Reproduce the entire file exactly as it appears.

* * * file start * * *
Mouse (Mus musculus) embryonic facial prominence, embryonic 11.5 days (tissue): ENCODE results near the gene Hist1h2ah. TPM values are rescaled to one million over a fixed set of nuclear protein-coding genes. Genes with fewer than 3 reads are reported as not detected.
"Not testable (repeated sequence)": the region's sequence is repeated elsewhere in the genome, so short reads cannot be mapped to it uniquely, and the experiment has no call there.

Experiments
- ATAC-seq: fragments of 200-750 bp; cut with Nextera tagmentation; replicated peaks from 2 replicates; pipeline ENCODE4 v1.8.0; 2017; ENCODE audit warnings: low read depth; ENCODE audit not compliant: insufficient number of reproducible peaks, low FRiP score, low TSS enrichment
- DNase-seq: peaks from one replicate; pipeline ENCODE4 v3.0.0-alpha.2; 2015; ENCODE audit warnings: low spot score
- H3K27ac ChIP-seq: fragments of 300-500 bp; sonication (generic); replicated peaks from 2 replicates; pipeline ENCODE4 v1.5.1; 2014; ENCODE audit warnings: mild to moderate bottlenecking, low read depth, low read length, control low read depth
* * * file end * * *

Mouse (Mus musculus) embryonic facial prominence, embryonic 11.5 days (tissue): ENCODE results near the gene Hist1h2ah. TPM values are rescaled to one million over a fixed set of nuclear protein-coding genes. Genes with fewer than 3 reads are reported as not detected.
"Not testable (repeated sequence)": the region's sequence is repeated elsewhere in the genome, so short reads cannot be mapped to it uniquely, and the experiment has no call there.

Experiments
- ATAC-seq: fragments of 200-750 bp; cut with Nextera tagmentation; replicated peaks from 2 replicates; pipeline ENCODE4 v1.8.0; 2017; ENCODE audit warnings: low read depth; ENCODE audit not compliant: insufficient number of reproducible peaks, low FRiP score, low TSS enrichment
- DNase-seq: peaks from one replicate; pipeline ENCODE4 v3.0.0-alpha.2; 2015; ENCODE audit warnings: low spot score
- H3K27ac ChIP-seq: fragments of 300-500 bp; sonication (generic); replicated peaks from 2 replicates; pipeline ENCODE4 v1.5.1; 2014; ENCODE audit warnings: mild to moderate bottlenecking, low read depth, low read length, control low read depth